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Croce v. New York Times Co.

United States Court of Appeals, Sixth Circuit

July 17, 2019

Carlo M. Croce, Plaintiff-Appellant,
v.
The New York Times Company; James Glanz; Agustin Armendariz; Arthur Ochs Sulzberger, Jr.; Dean Baquet, Defendants-Appellees.

          Argued: June 20, 2019

          Appeal from the United States District Court for the Southern District of Ohio at Columbus. No. 2:17-cv-00402-James L. Graham, District Judge.

         ARGUED:

          Gerhardt A. Gosnell, II, JAMES E. ARNOLD & ASSOCIATES, LPA, Columbus, Ohio, for Appellant.

          Jay Ward Brown, BALLARD SPAHR LLP, Washington, D.C., for Appellees.

         ON BRIEF:

          Gerhardt A. Gosnell, II, James E. Arnold, Damion M. Clifford, JAMES E. ARNOLD & ASSOCIATES, LPA, Columbus, Ohio, for Appellant.

          Jay Ward Brown, Michael D. Sullivan, BALLARD SPAHR LLP, Washington, D.C., Keith W. Schneider, MAGUIRE & SCHNEIDER, Columbus, Ohio, for Appellees. Bruce D. Brown, THE REPORTERS COMMITTEE FOR FREEDOM OF THE PRESS, Washington, D.C., for Amici Curiae.

          Before: MOORE, COOK, and NALBANDIAN, Circuit Judges.

          OPINION

          KAREN NELSON MOORE, CIRCUIT JUDGE.

         Some say there's no such thing as bad publicity, but Dr. Carlo Croce did not share this sentiment after the New York Times published an article that included allegations against him. The article also questioned Ohio State University's ability to investigate properly these allegations because of a supposed conflict of interest. Dr. Croce is a prolific cancer researcher at OSU, but some critics have made allegations against him. The article at issue may be unflattering, but the question is whether it is defamatory. In a thorough opinion, the district court thought not. We agree. The article is a standard piece of investigative journalism that presents newsworthy allegations made by others, with appropriate qualifying language. For the reasons that follow, we AFFIRM.

         I. BACKGROUND

         Dr. Carlo Croce is a professor and the Chair of Human Cancer Genetics at The Ohio State University. Over the course of his forty-five-year career as a cancer researcher, Dr. Croce has published over 650 papers. R. 32 (Am. Compl. at ¶¶ 31-32) (Page ID #608). Of these hundreds of papers, twelve have been subject to corrections and two more have been withdrawn with Dr. Croce's consent. See id. ¶¶ 35-39 (Page ID #609-11). (A few of these corrections and one withdrawal occurred after the publication of the New York Times's article.) Dr. Croce's research has earned him numerous awards. See R. 32-2 (Croce Resp. Ex. B) (Page ID #704-06).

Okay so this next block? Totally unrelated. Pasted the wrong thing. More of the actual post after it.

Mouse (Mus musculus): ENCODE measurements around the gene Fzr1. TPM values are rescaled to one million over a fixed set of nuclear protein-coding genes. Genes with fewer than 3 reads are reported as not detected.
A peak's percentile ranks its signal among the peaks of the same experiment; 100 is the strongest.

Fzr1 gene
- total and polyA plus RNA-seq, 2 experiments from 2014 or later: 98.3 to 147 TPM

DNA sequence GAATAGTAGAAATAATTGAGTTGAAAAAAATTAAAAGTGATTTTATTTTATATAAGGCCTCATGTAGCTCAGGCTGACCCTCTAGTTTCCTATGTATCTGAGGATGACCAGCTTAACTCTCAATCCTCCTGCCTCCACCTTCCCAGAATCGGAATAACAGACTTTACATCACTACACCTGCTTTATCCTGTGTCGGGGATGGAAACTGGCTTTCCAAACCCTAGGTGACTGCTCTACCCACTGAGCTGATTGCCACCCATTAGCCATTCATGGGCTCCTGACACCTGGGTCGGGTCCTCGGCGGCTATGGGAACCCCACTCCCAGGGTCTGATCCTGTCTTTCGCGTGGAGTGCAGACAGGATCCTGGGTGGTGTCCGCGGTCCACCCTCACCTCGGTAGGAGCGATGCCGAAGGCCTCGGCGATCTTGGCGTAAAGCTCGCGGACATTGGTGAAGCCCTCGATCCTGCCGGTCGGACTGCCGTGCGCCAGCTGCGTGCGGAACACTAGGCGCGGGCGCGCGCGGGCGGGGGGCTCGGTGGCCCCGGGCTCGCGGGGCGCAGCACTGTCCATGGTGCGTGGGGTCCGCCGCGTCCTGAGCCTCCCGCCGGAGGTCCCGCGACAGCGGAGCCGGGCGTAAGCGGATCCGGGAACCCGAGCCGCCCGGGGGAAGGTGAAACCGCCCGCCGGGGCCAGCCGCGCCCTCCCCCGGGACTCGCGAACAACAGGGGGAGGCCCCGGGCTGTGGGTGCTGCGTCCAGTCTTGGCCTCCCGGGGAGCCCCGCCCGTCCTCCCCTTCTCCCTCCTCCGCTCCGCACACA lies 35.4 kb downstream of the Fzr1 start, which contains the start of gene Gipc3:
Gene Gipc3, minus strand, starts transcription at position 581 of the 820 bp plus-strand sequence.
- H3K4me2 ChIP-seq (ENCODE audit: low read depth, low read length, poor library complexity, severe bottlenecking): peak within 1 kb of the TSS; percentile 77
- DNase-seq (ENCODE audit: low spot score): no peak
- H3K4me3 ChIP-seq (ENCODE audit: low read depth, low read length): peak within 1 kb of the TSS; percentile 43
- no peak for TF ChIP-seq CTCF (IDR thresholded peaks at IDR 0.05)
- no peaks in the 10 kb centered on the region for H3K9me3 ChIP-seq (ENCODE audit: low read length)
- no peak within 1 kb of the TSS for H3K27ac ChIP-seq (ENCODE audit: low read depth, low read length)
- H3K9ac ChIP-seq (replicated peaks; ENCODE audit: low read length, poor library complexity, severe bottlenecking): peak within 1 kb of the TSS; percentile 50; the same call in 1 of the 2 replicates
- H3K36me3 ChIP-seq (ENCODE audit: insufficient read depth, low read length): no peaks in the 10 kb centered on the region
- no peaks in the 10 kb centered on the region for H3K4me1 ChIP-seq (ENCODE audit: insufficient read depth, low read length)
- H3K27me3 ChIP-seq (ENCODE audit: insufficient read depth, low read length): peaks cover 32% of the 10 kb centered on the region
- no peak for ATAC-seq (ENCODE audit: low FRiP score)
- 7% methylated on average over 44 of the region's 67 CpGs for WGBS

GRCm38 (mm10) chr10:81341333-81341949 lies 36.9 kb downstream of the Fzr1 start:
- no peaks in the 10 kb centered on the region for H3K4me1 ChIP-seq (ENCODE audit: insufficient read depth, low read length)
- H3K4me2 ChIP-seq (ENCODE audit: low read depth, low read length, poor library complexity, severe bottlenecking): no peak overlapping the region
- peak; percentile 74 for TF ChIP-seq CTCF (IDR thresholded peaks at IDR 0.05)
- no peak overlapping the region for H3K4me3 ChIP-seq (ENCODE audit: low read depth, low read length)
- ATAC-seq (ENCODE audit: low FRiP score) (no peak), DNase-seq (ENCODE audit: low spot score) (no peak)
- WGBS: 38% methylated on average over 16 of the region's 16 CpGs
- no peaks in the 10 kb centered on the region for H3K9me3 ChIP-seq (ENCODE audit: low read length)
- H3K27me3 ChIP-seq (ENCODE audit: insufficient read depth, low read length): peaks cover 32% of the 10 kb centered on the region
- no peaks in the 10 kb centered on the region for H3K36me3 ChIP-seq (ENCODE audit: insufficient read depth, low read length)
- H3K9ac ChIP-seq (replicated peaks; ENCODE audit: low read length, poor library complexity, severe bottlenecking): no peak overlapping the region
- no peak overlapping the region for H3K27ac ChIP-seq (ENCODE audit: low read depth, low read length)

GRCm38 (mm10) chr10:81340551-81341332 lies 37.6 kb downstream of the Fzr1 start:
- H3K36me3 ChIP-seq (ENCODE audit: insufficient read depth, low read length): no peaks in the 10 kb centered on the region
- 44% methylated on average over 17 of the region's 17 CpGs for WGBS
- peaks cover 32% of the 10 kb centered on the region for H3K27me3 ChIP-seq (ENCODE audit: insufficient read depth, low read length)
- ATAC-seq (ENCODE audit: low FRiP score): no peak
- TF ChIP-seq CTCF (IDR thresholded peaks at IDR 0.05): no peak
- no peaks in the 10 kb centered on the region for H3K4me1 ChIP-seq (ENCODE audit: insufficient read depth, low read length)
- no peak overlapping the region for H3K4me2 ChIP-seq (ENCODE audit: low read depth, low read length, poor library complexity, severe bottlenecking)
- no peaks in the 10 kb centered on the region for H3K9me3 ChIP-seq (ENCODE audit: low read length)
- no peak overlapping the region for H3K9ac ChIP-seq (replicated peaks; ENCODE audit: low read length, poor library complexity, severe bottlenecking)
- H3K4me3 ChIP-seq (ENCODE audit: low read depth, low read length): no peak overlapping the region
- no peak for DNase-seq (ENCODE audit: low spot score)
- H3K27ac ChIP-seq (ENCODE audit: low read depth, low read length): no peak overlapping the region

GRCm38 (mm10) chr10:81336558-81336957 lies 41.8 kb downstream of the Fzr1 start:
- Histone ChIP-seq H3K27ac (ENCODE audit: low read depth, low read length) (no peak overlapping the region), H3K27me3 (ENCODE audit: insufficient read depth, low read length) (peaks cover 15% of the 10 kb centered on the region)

The story behind the article in question begins on September 14, 2016, when Dr. Croce received an email from New York Times reporter James Glanz. After this exchange, Dr. Croce agreed to speak with Glanz about "promising anti-cancer results" that Glanz was purportedly reporting on. R. 32 (Am. Compl. at ¶ 43) (Page ID #611). After the meeting, Glanz said that he would be in touch with Dr. Croce.

         On November 1, 2016, Glanz followed up, but the tone of the communications changed. Glanz emailed Dr. Croce as "a courtesy to let [Dr. Croce] know that the scope of [the New York Times's] reporting has broadened, and [Glanz had] made a few records requests at OSU and other institutions." Id. at ¶ 49 (Page ID #613). About three weeks later, "Glanz sent a letter on New York Times letterhead to OSU and to Dr. Croce stating that Glanz had questions he wanted to 'put urgently' to Dr. Croce and OSU 'as part of an article' Glanz was preparing." Id. at ¶ 50 (Page ID #613); see also R. 32-1 (Glanz Letter). The letter (which was at issue in the district court but is not challenged on appeal) contained some loaded and pointed questions, many of which followed allegations made by others against Dr. Croce. See R. 32-1 (Glanz Letter).